Get a book on the breed and study what the baselines are, know what the (FCI - based on the German SV) Breed Standard asks for. FCI countries in general seem to follow the lead of the country of origin, ie Germany, and shows are run on much the same lines and with the same expectations in the remainder of Europe as those in Germany. Although, if anything, with LESS emphasis on the sport/work competition aspect than the German shows. Which is why you get the disconnect between Show Awards and working Qualifications next to dogs' names.
SV - style shows in the USA seem to differ from the German originals in that they put more emphasis on the dogs' ability to work than do virtually all other sorts of Show; the W/L community is strong in America.
Rik and others are right; the more time you can spend at Shows - and at Breed Training club(s) - looking and learning, the clearer all this will become. Good luck. Keep on asking your questions.
by fullmoonwss on 26 August 2020 - 10:08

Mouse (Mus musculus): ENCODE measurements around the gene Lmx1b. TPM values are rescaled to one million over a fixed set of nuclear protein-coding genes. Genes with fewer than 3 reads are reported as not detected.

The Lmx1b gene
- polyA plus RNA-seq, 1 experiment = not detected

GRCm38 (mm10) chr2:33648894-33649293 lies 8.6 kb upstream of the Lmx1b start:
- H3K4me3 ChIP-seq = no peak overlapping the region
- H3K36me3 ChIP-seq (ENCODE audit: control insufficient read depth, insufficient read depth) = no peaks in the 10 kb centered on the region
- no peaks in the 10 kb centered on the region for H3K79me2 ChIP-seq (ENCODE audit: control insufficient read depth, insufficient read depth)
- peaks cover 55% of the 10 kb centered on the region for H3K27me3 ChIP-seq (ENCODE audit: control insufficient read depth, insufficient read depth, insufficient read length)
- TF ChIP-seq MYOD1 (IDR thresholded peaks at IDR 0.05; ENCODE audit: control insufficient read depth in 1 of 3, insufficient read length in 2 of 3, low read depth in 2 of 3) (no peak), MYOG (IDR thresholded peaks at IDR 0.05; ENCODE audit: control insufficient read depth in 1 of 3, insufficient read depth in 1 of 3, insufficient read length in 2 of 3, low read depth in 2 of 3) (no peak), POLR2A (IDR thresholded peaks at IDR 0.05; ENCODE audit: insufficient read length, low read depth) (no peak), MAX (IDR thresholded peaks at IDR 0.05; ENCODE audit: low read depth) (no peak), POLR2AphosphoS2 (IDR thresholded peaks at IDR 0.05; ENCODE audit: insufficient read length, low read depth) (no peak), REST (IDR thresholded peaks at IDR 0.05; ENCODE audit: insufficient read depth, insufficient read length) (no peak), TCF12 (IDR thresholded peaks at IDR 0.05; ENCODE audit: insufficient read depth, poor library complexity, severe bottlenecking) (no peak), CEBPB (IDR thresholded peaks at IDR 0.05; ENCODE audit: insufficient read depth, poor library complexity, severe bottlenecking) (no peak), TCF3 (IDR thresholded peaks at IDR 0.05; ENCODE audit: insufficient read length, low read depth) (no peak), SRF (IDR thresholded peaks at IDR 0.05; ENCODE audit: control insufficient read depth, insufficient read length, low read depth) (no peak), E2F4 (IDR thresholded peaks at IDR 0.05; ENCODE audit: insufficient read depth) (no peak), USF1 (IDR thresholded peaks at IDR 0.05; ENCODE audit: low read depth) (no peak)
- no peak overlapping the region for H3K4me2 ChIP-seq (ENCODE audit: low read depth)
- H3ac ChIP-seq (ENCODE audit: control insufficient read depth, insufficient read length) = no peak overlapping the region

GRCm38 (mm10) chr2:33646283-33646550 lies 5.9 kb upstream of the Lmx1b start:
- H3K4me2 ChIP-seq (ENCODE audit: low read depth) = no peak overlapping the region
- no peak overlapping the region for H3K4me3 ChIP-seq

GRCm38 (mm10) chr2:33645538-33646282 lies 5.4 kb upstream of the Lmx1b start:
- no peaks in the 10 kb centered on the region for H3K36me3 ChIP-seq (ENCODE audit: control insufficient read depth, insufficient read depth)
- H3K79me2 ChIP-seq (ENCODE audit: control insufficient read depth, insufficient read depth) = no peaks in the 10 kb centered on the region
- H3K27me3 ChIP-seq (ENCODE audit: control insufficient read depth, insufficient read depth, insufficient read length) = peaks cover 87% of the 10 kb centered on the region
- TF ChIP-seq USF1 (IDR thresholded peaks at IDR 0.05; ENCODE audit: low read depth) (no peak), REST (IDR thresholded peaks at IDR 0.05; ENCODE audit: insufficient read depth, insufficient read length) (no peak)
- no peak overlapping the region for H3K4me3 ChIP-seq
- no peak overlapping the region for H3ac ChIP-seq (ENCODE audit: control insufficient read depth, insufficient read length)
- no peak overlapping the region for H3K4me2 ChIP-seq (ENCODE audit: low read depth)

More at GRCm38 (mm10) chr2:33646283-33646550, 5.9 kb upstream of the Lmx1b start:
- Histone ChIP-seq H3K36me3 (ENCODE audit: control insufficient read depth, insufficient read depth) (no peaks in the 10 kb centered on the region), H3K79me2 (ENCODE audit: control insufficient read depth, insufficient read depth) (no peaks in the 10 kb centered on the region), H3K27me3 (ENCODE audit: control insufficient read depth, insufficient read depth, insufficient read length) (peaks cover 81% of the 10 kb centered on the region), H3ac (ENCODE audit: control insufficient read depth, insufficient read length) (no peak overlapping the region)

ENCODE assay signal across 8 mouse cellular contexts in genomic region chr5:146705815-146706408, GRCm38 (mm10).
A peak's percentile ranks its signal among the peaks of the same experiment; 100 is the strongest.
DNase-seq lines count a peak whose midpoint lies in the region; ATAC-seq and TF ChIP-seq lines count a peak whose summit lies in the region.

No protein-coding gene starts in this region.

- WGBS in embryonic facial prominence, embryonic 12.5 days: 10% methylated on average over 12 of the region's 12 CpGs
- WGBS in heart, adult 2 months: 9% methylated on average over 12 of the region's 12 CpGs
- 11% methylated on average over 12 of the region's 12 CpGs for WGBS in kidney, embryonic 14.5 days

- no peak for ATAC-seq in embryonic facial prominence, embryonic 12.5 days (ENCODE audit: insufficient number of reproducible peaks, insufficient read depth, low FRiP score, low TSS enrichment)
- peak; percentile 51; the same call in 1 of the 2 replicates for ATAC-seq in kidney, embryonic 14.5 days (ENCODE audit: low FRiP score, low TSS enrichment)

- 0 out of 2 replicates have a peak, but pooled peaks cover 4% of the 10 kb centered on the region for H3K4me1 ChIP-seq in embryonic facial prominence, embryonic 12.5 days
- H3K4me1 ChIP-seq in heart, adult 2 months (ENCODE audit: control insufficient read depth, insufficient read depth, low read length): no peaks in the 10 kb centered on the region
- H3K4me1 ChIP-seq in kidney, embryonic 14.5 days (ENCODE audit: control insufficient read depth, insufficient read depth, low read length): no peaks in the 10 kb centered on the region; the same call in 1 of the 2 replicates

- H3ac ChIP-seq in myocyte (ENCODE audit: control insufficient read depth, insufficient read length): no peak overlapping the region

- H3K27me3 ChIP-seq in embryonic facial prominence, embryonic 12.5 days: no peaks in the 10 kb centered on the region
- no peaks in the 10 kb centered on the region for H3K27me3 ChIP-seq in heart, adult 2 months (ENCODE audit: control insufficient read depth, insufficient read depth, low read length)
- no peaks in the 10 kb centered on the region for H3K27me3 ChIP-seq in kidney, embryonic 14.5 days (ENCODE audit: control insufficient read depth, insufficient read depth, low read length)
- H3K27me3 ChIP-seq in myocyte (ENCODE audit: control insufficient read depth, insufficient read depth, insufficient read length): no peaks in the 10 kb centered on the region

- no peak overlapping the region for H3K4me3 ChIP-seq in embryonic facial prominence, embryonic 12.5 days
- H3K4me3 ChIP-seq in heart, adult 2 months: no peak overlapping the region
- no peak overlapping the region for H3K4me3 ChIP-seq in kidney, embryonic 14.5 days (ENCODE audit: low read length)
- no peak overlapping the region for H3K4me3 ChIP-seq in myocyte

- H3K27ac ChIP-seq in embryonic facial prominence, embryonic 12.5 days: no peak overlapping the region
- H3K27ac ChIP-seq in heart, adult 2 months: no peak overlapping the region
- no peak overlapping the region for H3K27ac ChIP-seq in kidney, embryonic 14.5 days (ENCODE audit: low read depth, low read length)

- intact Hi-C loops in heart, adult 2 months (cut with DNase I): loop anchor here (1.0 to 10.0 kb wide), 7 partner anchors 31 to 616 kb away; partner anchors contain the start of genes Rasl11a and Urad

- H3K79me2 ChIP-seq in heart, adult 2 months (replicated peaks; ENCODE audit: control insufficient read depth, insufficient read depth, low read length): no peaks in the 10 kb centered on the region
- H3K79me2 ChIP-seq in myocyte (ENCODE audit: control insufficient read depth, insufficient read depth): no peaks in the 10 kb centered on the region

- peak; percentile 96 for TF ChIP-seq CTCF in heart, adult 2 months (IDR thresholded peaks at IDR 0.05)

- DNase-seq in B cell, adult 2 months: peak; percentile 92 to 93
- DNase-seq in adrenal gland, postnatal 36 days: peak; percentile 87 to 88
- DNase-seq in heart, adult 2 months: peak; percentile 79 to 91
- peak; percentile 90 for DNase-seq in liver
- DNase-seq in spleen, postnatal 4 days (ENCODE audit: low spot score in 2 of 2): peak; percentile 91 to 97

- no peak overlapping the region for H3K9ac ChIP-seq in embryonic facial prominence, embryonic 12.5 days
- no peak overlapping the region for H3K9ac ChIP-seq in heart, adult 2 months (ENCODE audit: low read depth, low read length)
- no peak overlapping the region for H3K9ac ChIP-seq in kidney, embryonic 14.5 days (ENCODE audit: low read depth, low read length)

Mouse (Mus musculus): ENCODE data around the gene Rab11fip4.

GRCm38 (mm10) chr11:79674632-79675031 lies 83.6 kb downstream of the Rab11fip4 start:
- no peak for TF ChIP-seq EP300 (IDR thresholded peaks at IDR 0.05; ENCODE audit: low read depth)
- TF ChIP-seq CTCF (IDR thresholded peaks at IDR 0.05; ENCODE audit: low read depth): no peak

@hireddog @Rik @Hundmutter
Thank you for all of the input and detailed information!! Def have a clearer insight.
As far as the show scene in regards to the fluctuating "trend" issue - Yes, it is something I have heard about and kept in the back of my mind... But hearing it again straight up in a GSD forum def validates it even more for me heh.
But one thing is for sure the general mood and style of AKC shows and FCI shows are quite different (different topic so won't get into that) which is why I was hoping to see some input from someone who has experienced with FCI in particular?
Yes, I believe I am attracted to the working type GSD commonly found in the countries mentioned above, but I especially love a fluffy plush coat on top of that. Typically found as all black or a variety of sable colors. (Although color is not my main priority)
Speaking of- Not sure how a sable or all black GSD will do in competition in this country as it's still quite uncommon to see here (S. Korea) and I don't know what to expect of the domestic judges' knowledge or preference (because of covid, can't fly in foreign, European judges).
So then again it all comes down to what you all have suggested - observe and attend FCI shows.